Prof. Allen indicates the ruth-
The author writes with charity marijuana, was a 60-year-old bar-
lessness that accompanied the
towards the Thalburgers: "Hard- ber named Moisei Shneiderovich.
political struggle, the manner in
ly any one in Thalburg in those Arrested with him were his wife
which Nazi strength grew from
days grasped what was happen- and his son, Lev.
123 votes in 1928 to 1,'742 in
ing. There was no real compre-
Another member of the pre-
1930 with a gain of 65 per cent
hension of what the town would sumed ring was identified in the
of the town's vote in 1932—and
experience if Hitler came to
report as a member of Jehovah's
the complete control of the town
power, no real understanding of
Witnesses, a minority group sub-
by the Nazi the following year.
what Nazism was."
jected to Soviet persecutions sim-
There were Thalburg residents
There were individuals who ilar to those oppressing Jewish
who resented the rise of anti-
labored against the rising tide and religion and culture.
Semitism in a town in which the
risked their lives and their com-
Jews numbered 120 men, women
munity status. Yet, as Dr. Allen Wisconsin Paper Moved
and children out of a total popu-
writes about the year in which the
MILWAUKEE (JTA) — The
lation of 10,000, but the routine
Nazis gained control of this sample Wisconsin Jewish Chronicle, pub-
Nazi policies reached the point of
lished for the last 13 years from
total ostracism, of expulsion of
Jews from various organizations
"The Social Democrats failed to offices and a plant at 120 E. De-
in which they had been active all
comprehend the nature of the Nazi troit St. has moved to new quar-
appeal. So did the Jews and Luth- ters at 340 N. Milwaukee. The old
erans, both of whom were to suf- headquarters is in a building that
fer bitterly under the Nazi whip is scheduled for razing to make
. . . Each group saw one or the room for city development plans.
other side of Nazism, but none The new location is the third in
saw it in its full hideousness. Only the Chronicle's history.
later did this become apparent,
Opinions founded on prejudice
and even then not to everyone.
are always sustained with the
marily a problem of perception. greatest violence. —Jeffrey
In this respect Thalburg's diffi-
Amazing New POSTALIA
The following listing of this season's productions is incomplete, yet it culties and Thalburg's fate are
conveys a good idea of both the scope of Israel's theatre and the taste .likely to be shared by other men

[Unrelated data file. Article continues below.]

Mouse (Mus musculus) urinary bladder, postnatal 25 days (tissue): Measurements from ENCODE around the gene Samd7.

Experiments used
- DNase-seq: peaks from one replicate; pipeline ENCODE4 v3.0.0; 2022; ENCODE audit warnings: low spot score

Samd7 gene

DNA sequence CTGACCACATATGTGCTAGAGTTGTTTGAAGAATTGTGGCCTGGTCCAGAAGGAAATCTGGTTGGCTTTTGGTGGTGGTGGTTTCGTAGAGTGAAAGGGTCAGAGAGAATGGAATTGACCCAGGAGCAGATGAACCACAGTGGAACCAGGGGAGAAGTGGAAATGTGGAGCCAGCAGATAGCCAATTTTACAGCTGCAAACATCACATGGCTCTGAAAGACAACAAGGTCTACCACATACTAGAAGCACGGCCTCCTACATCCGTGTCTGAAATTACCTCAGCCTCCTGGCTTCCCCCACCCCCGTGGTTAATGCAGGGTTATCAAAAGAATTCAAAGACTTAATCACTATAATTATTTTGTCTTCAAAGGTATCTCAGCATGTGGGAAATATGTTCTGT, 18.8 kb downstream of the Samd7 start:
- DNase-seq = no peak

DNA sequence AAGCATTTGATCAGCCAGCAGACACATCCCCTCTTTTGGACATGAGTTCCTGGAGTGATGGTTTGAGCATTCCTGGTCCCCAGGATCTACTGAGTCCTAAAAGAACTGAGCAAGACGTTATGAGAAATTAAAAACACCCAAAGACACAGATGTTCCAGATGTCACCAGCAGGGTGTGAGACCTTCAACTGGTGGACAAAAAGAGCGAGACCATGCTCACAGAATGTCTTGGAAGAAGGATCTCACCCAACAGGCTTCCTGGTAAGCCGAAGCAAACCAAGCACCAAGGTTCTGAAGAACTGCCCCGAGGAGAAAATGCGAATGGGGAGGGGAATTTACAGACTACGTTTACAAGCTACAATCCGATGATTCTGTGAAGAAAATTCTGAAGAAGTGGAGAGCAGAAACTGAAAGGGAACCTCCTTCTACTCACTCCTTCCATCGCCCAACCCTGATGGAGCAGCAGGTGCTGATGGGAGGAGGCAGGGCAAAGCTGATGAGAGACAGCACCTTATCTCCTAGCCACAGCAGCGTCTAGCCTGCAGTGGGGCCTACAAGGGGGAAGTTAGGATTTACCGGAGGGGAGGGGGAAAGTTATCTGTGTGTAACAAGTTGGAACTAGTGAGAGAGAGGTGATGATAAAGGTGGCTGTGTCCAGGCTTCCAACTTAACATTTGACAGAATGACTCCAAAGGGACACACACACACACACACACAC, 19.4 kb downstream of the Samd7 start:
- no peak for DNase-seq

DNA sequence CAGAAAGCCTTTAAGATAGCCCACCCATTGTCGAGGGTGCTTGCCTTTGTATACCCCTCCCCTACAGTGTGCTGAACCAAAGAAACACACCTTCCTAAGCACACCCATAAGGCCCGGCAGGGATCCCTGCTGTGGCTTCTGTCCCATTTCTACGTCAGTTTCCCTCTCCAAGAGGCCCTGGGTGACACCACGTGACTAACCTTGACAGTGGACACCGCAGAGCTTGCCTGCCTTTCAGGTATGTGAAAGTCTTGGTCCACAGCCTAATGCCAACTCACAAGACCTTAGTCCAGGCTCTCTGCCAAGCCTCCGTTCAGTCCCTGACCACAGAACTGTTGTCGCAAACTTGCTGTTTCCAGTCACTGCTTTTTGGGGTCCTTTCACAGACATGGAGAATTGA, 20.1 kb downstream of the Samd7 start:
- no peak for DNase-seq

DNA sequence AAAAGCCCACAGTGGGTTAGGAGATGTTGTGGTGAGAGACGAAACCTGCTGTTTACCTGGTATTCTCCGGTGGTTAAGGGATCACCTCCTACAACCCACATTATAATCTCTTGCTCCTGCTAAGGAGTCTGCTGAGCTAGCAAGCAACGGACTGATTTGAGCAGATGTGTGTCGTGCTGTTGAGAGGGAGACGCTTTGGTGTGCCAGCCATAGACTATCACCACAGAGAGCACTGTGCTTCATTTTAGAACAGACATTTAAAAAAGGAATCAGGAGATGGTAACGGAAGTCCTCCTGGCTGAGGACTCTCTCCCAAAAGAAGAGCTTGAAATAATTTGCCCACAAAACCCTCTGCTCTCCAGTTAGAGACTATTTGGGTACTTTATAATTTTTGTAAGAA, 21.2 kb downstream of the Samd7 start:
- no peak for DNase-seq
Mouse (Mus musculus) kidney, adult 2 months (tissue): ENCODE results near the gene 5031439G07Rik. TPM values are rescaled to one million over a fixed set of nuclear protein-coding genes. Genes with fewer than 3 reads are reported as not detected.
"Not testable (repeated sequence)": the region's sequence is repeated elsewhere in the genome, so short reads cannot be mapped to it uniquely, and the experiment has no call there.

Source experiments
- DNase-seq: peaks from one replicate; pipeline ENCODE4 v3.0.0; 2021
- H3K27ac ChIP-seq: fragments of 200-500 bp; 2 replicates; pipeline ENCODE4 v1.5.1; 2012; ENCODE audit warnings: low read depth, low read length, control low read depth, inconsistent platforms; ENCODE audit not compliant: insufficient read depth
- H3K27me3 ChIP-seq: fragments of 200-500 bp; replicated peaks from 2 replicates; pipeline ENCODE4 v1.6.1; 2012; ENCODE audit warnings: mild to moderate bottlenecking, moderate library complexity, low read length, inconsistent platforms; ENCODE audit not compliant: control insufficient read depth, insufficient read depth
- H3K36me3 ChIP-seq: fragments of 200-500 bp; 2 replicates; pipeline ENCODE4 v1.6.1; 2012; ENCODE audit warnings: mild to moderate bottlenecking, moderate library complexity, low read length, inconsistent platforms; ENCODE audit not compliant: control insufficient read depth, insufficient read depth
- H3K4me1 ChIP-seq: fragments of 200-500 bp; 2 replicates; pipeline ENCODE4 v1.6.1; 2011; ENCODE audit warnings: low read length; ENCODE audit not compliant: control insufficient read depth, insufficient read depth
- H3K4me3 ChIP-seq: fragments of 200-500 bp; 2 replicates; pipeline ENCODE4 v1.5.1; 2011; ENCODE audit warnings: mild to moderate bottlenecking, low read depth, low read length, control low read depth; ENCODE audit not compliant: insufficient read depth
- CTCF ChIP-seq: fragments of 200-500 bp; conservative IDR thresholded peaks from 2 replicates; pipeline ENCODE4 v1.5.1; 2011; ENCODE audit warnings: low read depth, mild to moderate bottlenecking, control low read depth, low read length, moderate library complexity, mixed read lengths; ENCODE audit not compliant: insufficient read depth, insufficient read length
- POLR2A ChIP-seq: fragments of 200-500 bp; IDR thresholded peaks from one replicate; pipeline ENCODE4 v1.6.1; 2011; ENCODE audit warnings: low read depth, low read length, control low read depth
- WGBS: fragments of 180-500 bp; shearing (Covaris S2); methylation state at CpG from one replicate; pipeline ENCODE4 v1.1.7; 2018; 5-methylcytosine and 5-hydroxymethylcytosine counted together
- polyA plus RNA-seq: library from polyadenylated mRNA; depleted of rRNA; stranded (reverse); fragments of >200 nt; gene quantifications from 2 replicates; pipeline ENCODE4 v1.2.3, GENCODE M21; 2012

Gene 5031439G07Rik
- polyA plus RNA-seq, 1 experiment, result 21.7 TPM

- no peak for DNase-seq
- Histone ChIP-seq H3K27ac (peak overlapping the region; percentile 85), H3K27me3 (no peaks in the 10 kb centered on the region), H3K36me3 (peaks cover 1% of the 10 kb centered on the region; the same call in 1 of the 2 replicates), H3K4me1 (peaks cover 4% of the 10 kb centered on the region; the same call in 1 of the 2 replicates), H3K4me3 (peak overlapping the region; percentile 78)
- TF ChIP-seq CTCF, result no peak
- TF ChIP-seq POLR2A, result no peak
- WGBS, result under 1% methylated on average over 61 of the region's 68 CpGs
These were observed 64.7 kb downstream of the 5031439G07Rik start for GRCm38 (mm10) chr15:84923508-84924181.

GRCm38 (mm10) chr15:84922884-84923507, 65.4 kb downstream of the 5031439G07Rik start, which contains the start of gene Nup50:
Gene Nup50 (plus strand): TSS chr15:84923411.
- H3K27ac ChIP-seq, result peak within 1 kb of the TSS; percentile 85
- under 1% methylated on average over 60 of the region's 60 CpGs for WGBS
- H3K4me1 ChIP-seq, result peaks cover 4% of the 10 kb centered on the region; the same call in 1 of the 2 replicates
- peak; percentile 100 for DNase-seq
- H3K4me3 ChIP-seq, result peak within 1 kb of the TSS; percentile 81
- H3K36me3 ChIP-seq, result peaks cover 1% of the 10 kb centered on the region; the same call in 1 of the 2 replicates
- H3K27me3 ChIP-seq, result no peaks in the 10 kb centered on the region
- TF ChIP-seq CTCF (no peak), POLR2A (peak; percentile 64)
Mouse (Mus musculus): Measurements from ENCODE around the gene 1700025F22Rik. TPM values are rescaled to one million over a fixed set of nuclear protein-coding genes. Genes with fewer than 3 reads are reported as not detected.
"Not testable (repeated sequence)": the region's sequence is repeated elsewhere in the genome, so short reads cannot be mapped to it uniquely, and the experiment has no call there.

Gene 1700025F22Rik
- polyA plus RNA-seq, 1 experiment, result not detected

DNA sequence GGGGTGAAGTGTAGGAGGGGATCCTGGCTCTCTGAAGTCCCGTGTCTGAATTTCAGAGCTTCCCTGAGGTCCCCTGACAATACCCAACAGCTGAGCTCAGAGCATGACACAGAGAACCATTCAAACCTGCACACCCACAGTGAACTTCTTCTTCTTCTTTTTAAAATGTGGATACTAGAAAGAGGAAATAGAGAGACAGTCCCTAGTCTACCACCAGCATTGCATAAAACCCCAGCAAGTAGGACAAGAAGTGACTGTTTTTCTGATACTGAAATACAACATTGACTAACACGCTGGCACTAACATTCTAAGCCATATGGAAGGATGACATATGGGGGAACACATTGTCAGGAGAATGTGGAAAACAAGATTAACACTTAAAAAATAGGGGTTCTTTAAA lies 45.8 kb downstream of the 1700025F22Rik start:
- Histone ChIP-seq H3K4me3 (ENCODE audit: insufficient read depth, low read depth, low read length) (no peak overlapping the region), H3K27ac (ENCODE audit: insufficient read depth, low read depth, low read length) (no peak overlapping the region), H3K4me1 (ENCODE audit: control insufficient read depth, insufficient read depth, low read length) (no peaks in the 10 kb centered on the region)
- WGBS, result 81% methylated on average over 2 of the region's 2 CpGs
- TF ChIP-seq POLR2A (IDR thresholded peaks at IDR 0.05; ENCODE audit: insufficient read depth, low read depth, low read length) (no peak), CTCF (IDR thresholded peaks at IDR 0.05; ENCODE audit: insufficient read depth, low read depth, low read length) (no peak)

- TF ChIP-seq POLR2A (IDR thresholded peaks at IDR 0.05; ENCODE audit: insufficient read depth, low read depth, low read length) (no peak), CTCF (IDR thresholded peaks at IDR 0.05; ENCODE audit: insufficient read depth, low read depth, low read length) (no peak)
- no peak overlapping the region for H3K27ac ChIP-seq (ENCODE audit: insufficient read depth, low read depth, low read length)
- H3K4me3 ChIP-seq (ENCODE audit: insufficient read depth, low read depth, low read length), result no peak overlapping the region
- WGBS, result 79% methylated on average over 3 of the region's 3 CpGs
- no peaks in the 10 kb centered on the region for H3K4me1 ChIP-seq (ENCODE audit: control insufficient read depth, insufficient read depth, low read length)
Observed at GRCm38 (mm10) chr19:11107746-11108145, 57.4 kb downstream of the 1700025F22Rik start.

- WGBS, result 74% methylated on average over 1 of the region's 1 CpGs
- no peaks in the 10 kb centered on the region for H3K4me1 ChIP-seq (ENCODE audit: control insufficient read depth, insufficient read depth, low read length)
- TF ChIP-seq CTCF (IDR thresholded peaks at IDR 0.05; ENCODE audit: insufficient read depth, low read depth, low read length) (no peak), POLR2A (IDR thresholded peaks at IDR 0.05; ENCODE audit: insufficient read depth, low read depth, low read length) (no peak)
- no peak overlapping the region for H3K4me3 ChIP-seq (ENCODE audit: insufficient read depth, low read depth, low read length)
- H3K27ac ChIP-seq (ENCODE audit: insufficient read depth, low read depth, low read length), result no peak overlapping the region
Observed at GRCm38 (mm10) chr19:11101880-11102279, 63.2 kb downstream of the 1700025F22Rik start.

in other towns under similar cir-
of its public.
cumstances. The remedy will not
easily be found."
A. Of Native Origin
As an anlysis of one city's ex-
periences as a mirror of the entire
German situation, Dr. Allen's "The
"The King and the Cobbler"
Mail 10 pcs. a day or 10,000.
(King Solomon and his double—"Best original play of the year") Nazi Seizure of Power" is one of
Rate remains same. No extras!
the most vital studies of a people's
"The Cave of Joshua"
yielding to dictatorship to tyr-
SAVE $ $ $ $
(The adventures of an archaeological expedition)
anny. It must rank among the
"Tales for Adults"
major studies made of the rise of
(of circus, clowns, and a missing audience)
just and improper to confine the
resolution merely to Jewish
problems, she said.
Rep. Kelly said she did not
share the Jewish view that the
problem of Jews in Eastern Euro-
pean nations differed from the
Jewish situation in the Soviet
Union. Therefore, she felt the res-
olution was strengthened by broad-
ening it to include "the govern-
ments of other Eastern European
Asked about the original aim of
the proposed measure to meet the
specific and different problems of
the Jews in Russia, as distinct
from the difficulties of other min-
orities, Rep. Kelly said she thought
the revised and broadended word-
ing "better serves the purpose and
responds to the plight of all the
Differences between the Senate
and House versions of the resolu-
tion will be resolved at a Senate-
House conference in which Rep.
Kelly will participate, it was
2 OF US TO
(the Soldier and the Girl from the Moshav)
(Satirical Vignettes in Music)
Regards from Broadway
-After the Fall"
"A Taste of Honey"
"Barefoot in the Park"
"Blues for Mr.. Charlie"
"Brecht on Brecht"
"How to Succeed in Business
Without Really Trying"
"My Fair Lady"
"Who's Afraid of Virginia wive
C. The Spell of the Classics
Shakespeare: "Comedy of Errors"
Moliere: "Don Juan"
"The Broken Pitcher"
"The Card Index"
That Jewish World of Yesteryear • • •
"Ameba" — The Sholem
"The World of Peretz"
"Sunset" by Isaac Babel
(on Jewish life in Odessa)
ALL IN HEBREW, Of Course!
A Tarbuth Foundation Feature
WE'RE THE DODGE BOYS
THAT SAVE YOU CASH!
Jerusalem was destroyed be-
cause the instruction of the young
was neglected. —the Talmud
THE DETROIT JEWISH NEWS
14—Friday, July 23, 1965